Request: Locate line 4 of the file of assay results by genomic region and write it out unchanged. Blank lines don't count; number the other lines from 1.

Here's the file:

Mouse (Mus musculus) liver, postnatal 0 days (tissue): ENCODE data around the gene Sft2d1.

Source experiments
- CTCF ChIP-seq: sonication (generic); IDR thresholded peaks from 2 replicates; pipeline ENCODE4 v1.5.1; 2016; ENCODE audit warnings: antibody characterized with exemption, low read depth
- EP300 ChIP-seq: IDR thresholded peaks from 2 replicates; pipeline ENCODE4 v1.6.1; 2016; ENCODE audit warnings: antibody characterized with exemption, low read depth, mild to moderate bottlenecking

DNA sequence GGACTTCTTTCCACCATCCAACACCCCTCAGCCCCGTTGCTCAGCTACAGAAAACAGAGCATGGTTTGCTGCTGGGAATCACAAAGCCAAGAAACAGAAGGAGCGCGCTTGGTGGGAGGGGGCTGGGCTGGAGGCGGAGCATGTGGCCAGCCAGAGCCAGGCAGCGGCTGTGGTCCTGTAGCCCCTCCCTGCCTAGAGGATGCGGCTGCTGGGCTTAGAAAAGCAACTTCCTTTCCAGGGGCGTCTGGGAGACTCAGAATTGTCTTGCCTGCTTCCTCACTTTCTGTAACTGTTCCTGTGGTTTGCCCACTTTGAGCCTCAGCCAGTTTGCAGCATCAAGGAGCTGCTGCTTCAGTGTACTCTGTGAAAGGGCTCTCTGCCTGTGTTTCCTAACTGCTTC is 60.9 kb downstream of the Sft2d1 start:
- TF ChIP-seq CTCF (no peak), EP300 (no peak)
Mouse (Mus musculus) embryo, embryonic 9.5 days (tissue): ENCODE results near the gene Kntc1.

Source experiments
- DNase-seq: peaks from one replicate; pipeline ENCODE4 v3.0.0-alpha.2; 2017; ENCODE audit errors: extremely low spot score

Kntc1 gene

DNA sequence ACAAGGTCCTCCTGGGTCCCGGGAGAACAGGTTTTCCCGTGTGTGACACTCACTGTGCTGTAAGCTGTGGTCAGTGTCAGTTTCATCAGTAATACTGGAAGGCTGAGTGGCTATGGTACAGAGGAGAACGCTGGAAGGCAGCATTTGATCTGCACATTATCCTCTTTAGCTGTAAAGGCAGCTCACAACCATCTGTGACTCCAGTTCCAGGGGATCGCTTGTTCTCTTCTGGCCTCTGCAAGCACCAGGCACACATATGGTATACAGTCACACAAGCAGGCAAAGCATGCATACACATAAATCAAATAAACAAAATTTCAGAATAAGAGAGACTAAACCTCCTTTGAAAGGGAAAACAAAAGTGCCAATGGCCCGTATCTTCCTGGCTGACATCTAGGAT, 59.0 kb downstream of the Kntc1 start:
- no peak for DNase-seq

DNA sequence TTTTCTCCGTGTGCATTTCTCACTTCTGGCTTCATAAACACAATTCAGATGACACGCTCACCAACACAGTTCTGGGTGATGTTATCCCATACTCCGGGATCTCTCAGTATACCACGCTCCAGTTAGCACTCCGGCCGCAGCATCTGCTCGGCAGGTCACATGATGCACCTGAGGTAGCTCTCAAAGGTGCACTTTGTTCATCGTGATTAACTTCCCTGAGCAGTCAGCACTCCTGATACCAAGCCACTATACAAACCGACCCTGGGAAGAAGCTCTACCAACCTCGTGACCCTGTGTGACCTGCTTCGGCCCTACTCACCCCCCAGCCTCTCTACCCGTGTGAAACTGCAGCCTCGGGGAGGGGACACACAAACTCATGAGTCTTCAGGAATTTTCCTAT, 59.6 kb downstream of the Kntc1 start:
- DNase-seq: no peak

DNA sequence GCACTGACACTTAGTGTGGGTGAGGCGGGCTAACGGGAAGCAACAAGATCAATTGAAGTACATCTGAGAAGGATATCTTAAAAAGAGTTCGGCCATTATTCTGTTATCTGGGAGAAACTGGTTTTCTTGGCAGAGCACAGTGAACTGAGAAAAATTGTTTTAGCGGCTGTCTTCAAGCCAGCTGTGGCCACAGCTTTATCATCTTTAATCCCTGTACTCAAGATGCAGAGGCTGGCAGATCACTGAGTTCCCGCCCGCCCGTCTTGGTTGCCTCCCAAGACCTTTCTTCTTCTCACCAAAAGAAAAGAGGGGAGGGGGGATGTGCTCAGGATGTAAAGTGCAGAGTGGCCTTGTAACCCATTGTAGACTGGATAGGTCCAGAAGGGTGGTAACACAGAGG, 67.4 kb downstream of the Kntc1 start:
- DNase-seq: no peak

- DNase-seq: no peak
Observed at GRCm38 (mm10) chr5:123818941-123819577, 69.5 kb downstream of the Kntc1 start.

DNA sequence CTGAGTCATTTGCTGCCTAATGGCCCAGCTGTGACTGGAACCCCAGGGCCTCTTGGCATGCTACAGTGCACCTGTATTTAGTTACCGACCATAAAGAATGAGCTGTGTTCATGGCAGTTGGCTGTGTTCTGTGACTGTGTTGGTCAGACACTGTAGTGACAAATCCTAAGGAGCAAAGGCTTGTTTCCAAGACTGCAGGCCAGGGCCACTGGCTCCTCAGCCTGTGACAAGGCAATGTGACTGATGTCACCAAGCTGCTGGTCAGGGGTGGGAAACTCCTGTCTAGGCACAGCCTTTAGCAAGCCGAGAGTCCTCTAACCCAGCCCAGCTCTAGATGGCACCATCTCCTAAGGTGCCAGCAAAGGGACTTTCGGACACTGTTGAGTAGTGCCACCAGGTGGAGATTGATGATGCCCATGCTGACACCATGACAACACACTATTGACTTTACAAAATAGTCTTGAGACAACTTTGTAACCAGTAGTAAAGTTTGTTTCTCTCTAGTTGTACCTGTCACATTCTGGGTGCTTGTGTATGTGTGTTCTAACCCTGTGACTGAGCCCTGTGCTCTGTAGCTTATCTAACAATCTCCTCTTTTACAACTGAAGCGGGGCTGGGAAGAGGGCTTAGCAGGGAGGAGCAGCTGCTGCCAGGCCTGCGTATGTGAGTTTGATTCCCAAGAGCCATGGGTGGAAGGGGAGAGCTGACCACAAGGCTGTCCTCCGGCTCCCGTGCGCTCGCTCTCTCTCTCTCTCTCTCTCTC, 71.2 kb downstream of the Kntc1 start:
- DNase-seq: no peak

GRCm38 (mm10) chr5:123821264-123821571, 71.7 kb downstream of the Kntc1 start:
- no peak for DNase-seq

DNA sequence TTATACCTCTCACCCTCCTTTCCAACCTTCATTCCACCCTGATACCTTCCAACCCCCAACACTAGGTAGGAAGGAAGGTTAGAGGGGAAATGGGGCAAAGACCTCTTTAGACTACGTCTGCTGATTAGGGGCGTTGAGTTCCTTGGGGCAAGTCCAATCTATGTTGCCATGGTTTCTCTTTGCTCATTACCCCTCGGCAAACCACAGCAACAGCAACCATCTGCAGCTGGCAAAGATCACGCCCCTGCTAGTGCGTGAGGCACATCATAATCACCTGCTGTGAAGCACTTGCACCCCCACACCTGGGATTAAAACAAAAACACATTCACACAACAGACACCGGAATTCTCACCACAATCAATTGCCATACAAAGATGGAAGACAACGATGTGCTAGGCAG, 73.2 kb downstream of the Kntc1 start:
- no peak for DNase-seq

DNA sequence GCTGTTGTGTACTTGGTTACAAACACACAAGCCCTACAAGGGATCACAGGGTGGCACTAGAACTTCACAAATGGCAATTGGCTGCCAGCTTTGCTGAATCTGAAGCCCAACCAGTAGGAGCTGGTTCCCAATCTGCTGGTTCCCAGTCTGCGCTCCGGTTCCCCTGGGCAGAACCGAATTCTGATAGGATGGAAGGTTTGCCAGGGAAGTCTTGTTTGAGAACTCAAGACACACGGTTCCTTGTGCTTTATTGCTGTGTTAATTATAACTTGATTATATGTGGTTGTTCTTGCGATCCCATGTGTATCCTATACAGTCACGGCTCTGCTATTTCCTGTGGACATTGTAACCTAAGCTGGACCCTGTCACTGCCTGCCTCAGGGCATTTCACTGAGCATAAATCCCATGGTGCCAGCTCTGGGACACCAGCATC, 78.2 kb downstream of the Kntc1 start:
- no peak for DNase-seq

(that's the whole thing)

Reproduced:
- EP300 ChIP-seq: IDR thresholded peaks from 2 replicates; pipeline ENCODE4 v1.6.1; 2016; ENCODE audit warnings: antibody characterized with exemption, low read depth, mild to moderate bottlenecking